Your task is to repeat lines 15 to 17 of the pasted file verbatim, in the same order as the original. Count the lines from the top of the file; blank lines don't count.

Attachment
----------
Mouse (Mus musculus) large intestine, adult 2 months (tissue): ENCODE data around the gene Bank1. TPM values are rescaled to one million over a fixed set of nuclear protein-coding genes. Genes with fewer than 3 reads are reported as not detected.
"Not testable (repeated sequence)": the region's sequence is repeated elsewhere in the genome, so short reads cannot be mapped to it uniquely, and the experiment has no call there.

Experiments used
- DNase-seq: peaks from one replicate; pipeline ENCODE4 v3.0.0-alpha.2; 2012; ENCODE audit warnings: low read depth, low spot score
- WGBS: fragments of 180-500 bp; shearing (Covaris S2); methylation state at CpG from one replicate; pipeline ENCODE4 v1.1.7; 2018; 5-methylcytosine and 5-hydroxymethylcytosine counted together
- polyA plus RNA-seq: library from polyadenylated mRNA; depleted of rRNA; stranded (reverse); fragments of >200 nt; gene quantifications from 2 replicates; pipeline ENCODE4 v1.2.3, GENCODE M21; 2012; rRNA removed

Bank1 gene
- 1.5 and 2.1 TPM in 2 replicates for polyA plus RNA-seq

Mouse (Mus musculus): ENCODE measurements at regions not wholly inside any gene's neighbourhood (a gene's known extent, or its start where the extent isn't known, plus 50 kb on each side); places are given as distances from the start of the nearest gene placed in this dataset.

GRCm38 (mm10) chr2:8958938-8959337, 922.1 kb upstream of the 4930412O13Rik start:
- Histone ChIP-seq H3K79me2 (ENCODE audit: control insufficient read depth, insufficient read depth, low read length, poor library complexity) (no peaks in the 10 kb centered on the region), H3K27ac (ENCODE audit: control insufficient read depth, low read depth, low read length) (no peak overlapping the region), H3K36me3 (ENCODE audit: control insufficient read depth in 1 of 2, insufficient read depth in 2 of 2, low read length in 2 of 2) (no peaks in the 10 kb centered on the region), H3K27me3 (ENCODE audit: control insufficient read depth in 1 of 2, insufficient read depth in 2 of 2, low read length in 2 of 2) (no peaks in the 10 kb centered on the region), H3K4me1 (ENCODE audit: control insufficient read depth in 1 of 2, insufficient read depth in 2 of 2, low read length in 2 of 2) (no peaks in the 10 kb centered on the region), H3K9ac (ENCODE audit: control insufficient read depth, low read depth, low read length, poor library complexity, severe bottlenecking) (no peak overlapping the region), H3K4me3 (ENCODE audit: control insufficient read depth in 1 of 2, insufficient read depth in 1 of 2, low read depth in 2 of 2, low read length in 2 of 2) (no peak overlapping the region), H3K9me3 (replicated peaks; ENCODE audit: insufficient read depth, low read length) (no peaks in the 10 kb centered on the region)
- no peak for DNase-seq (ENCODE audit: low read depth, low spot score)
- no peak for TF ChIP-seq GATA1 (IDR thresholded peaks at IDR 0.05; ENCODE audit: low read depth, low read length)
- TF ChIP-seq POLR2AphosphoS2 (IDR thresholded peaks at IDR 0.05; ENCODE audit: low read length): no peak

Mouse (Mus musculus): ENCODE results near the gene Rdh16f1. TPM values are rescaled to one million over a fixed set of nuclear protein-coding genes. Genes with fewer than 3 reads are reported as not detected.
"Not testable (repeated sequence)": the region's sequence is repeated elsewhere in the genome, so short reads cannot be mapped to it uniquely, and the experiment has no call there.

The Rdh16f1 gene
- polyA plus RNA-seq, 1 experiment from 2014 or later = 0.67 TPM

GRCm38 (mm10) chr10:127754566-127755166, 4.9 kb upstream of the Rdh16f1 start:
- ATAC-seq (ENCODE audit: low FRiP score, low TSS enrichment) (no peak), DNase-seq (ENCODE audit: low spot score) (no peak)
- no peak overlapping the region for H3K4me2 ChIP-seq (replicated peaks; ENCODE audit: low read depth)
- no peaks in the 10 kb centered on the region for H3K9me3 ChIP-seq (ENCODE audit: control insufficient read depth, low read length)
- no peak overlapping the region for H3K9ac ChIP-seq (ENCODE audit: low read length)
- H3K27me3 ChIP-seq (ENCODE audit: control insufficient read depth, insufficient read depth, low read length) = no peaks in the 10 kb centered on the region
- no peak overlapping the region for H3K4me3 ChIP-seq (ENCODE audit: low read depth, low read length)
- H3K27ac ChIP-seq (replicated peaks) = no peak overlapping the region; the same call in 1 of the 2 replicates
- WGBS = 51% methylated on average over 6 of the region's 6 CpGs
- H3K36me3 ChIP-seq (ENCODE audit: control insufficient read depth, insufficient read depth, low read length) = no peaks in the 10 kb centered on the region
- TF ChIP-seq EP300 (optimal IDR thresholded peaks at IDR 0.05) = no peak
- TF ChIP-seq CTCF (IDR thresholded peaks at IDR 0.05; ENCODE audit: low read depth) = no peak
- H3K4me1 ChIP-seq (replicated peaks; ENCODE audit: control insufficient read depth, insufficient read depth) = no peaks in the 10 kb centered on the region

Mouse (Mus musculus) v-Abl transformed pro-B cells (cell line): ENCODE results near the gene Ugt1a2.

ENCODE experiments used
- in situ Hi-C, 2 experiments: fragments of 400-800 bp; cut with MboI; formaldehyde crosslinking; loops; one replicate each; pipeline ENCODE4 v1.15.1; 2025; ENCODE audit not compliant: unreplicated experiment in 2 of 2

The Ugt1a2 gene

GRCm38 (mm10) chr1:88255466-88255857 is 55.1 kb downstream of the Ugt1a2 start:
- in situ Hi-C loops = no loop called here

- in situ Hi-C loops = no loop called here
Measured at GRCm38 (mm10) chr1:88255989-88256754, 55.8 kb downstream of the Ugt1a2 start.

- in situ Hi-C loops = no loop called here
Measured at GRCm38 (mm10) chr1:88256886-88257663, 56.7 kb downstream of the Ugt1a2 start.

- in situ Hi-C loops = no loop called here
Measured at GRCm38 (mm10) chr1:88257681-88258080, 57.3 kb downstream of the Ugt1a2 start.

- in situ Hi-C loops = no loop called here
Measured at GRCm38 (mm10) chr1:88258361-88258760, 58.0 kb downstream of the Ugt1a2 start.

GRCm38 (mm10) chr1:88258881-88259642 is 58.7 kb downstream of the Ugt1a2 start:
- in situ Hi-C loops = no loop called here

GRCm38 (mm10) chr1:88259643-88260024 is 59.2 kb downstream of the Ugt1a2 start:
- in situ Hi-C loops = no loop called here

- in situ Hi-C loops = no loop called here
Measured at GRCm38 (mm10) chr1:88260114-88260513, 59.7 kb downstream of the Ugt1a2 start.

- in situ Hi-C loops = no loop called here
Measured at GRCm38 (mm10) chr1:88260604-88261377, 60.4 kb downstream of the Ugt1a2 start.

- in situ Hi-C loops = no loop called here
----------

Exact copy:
Mouse (Mus musculus): ENCODE results near the gene Rdh16f1. TPM values are rescaled to one million over a fixed set of nuclear protein-coding genes. Genes with fewer than 3 reads are reported as not detected.
"Not testable (repeated sequence)": the region's sequence is repeated elsewhere in the genome, so short reads cannot be mapped to it uniquely, and the experiment has no call there.

The Rdh16f1 gene